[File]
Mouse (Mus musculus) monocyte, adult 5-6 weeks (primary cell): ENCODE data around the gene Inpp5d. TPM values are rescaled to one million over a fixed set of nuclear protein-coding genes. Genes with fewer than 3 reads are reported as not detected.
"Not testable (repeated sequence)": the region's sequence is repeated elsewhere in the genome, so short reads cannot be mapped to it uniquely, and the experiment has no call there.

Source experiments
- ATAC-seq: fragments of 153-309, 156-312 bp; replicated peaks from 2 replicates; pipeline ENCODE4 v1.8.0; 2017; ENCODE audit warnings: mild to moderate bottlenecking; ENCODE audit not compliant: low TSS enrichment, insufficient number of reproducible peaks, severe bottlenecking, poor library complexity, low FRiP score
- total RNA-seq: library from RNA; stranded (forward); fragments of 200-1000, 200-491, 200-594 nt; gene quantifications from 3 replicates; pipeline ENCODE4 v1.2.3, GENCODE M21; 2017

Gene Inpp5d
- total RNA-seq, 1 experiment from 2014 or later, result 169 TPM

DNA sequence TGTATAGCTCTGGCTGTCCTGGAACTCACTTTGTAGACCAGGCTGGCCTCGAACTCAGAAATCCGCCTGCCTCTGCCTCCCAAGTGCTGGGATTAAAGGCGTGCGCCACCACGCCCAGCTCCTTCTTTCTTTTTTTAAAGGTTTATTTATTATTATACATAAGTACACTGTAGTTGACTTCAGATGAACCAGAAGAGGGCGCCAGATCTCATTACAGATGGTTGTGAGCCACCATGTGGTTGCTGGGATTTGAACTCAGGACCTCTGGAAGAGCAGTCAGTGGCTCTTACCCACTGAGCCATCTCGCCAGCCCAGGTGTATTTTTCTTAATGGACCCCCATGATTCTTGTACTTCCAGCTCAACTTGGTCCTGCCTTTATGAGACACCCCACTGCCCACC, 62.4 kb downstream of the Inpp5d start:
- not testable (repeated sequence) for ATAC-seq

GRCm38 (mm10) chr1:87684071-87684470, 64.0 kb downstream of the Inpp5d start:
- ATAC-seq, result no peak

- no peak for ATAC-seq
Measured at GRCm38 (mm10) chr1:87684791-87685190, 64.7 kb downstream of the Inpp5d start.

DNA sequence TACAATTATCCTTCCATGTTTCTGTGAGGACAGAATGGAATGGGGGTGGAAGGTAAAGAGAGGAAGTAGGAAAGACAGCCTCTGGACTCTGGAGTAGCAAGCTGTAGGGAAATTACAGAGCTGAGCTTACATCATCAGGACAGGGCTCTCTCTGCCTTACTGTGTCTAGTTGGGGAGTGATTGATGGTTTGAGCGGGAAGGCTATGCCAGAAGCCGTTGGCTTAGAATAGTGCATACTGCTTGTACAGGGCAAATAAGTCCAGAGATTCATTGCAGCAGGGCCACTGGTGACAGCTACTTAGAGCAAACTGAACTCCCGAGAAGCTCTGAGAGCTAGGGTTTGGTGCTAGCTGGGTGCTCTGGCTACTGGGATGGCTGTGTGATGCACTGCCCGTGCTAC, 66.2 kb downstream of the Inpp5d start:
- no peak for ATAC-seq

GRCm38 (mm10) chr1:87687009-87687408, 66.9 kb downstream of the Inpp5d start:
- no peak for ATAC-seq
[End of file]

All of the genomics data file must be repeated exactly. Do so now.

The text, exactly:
Mouse (Mus musculus) monocyte, adult 5-6 weeks (primary cell): ENCODE data around the gene Inpp5d. TPM values are rescaled to one million over a fixed set of nuclear protein-coding genes. Genes with fewer than 3 reads are reported as not detected.
"Not testable (repeated sequence)": the region's sequence is repeated elsewhere in the genome, so short reads cannot be mapped to it uniquely, and the experiment has no call there.

Source experiments
- ATAC-seq: fragments of 153-309, 156-312 bp; replicated peaks from 2 replicates; pipeline ENCODE4 v1.8.0; 2017; ENCODE audit warnings: mild to moderate bottlenecking; ENCODE audit not compliant: low TSS enrichment, insufficient number of reproducible peaks, severe bottlenecking, poor library complexity, low FRiP score
- total RNA-seq: library from RNA; stranded (forward); fragments of 200-1000, 200-491, 200-594 nt; gene quantifications from 3 replicates; pipeline ENCODE4 v1.2.3, GENCODE M21; 2017

Gene Inpp5d
- total RNA-seq, 1 experiment from 2014 or later, result 169 TPM

DNA sequence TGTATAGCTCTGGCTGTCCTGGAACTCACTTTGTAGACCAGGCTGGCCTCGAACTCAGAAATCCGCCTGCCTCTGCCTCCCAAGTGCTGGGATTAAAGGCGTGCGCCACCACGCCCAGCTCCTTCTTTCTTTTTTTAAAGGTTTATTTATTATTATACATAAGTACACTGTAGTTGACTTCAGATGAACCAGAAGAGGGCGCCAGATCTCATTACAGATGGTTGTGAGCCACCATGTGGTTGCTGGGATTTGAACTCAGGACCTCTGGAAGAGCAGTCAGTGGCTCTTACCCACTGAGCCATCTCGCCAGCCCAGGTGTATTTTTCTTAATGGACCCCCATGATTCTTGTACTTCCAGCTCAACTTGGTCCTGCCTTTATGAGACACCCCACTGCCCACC, 62.4 kb downstream of the Inpp5d start:
- not testable (repeated sequence) for ATAC-seq

GRCm38 (mm10) chr1:87684071-87684470, 64.0 kb downstream of the Inpp5d start:
- ATAC-seq, result no peak

- no peak for ATAC-seq
Measured at GRCm38 (mm10) chr1:87684791-87685190, 64.7 kb downstream of the Inpp5d start.

DNA sequence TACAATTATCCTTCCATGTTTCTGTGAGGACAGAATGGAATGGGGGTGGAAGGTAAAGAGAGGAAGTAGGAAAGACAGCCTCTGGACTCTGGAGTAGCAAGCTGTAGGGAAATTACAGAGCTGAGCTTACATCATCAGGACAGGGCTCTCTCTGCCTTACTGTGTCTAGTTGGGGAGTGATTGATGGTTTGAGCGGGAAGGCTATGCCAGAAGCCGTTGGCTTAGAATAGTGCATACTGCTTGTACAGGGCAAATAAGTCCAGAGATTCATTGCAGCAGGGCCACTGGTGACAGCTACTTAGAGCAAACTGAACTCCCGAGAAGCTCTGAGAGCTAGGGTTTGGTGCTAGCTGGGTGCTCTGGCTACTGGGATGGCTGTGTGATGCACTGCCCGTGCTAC, 66.2 kb downstream of the Inpp5d start:
- no peak for ATAC-seq

GRCm38 (mm10) chr1:87687009-87687408, 66.9 kb downstream of the Inpp5d start:
- no peak for ATAC-seq